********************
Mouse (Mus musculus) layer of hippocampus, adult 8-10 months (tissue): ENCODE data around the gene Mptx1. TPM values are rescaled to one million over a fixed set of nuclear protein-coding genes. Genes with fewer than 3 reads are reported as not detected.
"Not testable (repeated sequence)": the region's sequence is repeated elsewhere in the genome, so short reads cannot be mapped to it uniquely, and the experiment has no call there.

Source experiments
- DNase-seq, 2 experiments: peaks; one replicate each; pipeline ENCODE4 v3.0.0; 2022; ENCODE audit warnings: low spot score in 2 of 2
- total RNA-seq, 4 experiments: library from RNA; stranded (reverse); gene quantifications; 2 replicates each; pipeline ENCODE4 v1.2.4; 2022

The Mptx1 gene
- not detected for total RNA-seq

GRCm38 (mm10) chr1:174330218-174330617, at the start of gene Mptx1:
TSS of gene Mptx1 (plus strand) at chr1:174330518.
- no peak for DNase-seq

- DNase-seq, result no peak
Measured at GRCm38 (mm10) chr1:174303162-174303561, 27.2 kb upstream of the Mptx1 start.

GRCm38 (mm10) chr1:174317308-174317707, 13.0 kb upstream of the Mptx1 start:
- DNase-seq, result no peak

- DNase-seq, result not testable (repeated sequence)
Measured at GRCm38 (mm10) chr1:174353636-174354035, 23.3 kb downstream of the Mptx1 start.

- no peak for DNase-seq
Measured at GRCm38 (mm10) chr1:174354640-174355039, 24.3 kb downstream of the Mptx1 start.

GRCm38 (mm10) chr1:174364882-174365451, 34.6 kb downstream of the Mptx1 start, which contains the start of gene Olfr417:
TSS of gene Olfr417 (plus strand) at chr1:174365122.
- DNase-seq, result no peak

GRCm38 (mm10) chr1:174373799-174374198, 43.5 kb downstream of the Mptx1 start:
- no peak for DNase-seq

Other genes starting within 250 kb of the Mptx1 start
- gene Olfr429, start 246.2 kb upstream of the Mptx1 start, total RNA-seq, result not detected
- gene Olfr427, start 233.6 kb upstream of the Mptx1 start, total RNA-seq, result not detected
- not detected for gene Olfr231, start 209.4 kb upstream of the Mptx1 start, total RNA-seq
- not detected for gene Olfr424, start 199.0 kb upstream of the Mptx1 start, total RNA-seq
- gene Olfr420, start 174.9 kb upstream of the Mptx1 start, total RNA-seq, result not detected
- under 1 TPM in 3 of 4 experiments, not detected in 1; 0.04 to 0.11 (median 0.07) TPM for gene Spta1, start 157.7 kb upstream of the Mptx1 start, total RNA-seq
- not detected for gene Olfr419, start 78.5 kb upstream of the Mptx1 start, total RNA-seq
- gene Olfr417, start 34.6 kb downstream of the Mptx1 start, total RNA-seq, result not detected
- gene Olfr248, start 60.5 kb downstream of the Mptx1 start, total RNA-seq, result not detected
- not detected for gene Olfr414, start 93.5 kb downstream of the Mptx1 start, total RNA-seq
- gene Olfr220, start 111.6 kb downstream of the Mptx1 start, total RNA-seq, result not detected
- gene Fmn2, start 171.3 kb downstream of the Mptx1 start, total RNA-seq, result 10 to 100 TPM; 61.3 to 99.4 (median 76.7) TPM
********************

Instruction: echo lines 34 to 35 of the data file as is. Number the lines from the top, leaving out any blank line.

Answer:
- not detected for gene Olfr414, start 93.5 kb downstream of the Mptx1 start, total RNA-seq
- gene Olfr220, start 111.6 kb downstream of the Mptx1 start, total RNA-seq, result not detected